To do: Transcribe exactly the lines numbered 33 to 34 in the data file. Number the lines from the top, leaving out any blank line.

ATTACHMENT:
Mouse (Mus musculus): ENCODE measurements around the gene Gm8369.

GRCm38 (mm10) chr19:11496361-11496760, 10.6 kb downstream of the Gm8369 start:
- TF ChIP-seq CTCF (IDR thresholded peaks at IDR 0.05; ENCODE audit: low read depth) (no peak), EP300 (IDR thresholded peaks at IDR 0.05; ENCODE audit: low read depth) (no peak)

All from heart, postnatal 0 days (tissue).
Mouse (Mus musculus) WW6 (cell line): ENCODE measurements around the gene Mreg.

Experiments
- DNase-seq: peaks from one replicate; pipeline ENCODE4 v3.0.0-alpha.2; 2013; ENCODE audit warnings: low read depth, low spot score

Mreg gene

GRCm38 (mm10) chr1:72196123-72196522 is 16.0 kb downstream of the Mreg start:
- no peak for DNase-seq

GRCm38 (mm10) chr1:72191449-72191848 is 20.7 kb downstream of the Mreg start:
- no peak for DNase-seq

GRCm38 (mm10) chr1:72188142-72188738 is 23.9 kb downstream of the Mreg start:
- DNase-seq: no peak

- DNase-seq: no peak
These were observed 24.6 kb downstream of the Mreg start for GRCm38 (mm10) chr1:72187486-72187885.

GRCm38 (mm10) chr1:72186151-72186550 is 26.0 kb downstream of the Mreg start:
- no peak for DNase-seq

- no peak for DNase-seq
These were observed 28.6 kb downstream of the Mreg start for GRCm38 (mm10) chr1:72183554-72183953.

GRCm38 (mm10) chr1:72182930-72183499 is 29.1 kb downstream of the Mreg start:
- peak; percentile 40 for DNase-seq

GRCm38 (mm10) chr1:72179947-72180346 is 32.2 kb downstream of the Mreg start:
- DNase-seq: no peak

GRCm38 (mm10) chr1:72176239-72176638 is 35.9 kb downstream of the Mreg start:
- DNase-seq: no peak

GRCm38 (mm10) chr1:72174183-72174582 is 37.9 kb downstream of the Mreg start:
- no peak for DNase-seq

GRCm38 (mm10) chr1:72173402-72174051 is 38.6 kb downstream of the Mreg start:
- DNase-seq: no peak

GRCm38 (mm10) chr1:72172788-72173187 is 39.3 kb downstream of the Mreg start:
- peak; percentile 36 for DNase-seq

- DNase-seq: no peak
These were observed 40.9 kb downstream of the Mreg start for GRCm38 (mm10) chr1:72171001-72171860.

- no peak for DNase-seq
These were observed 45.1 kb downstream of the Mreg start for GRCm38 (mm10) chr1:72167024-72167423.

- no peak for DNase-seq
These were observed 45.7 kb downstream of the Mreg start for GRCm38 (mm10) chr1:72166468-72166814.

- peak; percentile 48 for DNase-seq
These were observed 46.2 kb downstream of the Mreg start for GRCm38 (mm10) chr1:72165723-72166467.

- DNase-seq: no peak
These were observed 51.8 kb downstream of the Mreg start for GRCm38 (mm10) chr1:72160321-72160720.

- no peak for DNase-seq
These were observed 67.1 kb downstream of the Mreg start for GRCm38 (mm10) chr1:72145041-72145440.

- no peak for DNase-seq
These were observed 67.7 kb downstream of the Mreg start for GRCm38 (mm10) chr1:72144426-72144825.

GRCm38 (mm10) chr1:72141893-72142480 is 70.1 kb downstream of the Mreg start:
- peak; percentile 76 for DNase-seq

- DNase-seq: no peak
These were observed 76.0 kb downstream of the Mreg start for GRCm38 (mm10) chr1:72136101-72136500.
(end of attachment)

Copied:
- DNase-seq: no peak
These were observed 40.9 kb downstream of the Mreg start for GRCm38 (mm10) chr1:72171001-72171860.